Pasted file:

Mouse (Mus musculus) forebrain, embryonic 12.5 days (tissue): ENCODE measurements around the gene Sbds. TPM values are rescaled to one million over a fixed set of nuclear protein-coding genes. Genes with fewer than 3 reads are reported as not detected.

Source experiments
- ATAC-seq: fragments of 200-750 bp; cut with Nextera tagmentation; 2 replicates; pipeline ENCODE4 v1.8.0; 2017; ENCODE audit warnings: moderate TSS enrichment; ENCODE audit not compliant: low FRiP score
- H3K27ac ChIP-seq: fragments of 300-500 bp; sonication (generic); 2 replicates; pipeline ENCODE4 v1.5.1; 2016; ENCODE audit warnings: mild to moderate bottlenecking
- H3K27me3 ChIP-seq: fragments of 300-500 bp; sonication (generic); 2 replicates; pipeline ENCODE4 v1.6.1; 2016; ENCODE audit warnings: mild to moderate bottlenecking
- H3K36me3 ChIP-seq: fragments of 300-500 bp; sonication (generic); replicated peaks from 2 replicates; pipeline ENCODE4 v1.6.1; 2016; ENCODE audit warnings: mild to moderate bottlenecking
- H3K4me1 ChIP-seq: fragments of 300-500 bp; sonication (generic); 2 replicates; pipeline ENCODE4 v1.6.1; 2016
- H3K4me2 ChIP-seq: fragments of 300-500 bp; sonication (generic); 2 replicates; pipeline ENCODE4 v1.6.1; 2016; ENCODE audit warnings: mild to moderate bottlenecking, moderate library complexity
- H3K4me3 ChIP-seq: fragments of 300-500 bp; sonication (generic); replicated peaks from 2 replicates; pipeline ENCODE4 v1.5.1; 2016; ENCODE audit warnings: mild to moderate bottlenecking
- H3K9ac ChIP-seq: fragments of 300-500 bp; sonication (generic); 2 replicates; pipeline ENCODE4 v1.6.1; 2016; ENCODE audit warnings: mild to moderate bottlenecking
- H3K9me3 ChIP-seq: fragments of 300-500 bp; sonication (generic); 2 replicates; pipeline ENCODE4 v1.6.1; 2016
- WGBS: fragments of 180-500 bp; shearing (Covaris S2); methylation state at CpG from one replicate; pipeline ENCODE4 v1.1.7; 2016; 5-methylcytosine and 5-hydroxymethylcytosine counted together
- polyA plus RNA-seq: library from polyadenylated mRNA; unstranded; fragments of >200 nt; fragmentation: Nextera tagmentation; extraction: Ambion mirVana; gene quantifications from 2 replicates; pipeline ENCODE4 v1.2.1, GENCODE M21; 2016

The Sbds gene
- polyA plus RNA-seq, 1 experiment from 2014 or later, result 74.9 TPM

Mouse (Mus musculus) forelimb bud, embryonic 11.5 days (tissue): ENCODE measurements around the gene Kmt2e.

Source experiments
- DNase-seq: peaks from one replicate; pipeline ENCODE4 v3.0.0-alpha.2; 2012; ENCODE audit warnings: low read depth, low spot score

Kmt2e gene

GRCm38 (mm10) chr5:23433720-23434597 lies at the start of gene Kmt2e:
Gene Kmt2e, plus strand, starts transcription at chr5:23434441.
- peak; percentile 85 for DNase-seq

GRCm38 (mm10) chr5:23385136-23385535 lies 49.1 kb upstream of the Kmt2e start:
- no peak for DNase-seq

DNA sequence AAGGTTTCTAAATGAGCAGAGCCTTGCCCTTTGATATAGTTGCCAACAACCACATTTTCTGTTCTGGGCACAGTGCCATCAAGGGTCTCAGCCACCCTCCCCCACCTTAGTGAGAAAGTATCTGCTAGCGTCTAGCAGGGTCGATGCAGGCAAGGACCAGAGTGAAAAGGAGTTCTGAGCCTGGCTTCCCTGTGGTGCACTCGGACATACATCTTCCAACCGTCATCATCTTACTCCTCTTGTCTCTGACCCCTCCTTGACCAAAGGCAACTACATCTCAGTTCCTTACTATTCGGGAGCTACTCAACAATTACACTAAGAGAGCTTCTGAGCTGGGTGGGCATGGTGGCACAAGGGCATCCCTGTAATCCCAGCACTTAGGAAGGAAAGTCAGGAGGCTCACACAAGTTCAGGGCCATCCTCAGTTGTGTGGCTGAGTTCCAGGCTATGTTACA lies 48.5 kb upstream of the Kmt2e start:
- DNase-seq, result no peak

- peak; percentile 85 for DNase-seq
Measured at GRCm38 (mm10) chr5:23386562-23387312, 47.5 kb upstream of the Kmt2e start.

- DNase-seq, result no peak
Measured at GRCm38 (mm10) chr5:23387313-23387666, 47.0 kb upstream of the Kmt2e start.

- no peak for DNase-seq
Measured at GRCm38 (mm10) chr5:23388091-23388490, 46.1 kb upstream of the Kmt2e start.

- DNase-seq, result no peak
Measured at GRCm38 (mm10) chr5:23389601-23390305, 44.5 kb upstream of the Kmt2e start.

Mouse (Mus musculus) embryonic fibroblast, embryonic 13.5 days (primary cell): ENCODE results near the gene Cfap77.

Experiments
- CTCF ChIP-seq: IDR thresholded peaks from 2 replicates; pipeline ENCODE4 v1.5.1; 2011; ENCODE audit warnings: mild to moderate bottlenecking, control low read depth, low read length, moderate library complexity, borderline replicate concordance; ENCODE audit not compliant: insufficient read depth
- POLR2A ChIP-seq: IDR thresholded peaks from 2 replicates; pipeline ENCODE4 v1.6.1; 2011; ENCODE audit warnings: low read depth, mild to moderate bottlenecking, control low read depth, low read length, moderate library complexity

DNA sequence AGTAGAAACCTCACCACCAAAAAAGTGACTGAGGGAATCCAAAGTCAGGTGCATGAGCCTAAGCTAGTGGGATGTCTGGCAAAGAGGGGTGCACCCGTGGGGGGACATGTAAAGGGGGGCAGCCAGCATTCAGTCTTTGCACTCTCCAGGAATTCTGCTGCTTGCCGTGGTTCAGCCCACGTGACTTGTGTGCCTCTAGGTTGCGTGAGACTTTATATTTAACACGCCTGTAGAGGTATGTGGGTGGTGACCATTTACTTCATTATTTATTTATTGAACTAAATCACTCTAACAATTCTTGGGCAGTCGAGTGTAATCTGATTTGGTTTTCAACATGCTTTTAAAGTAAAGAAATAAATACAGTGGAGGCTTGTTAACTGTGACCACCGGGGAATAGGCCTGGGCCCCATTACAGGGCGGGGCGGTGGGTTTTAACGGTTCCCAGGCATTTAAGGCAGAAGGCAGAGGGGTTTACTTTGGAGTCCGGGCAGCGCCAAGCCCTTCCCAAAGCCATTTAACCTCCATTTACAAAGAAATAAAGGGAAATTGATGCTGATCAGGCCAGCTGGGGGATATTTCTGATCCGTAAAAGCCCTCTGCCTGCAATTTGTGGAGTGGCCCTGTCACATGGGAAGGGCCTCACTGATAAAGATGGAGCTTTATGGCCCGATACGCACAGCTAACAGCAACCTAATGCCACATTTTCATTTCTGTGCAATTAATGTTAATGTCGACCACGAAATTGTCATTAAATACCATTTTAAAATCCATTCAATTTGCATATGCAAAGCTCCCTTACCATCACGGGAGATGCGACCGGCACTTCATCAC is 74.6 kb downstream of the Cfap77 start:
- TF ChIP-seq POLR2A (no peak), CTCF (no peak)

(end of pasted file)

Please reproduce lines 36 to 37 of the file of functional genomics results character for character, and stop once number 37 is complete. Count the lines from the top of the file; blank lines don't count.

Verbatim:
Experiments
- CTCF ChIP-seq: IDR thresholded peaks from 2 replicates; pipeline ENCODE4 v1.5.1; 2011; ENCODE audit warnings: mild to moderate bottlenecking, control low read depth, low read length, moderate library complexity, borderline replicate concordance; ENCODE audit not compliant: insufficient read depth